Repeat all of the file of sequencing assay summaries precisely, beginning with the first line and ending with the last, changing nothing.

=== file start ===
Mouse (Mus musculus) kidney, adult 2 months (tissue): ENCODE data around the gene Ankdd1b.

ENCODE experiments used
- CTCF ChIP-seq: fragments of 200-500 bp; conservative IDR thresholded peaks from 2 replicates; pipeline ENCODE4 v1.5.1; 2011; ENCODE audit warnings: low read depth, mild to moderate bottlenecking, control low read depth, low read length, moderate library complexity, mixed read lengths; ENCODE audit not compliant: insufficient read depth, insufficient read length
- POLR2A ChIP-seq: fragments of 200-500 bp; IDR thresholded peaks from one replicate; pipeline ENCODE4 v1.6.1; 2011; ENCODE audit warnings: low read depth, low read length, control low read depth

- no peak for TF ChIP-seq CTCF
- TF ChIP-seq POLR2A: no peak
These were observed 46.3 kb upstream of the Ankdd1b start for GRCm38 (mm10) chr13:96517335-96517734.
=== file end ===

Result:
Mouse (Mus musculus) kidney, adult 2 months (tissue): ENCODE data around the gene Ankdd1b.

ENCODE experiments used
- CTCF ChIP-seq: fragments of 200-500 bp; conservative IDR thresholded peaks from 2 replicates; pipeline ENCODE4 v1.5.1; 2011; ENCODE audit warnings: low read depth, mild to moderate bottlenecking, control low read depth, low read length, moderate library complexity, mixed read lengths; ENCODE audit not compliant: insufficient read depth, insufficient read length
- POLR2A ChIP-seq: fragments of 200-500 bp; IDR thresholded peaks from one replicate; pipeline ENCODE4 v1.6.1; 2011; ENCODE audit warnings: low read depth, low read length, control low read depth

- no peak for TF ChIP-seq CTCF
- TF ChIP-seq POLR2A: no peak
These were observed 46.3 kb upstream of the Ankdd1b start for GRCm38 (mm10) chr13:96517335-96517734.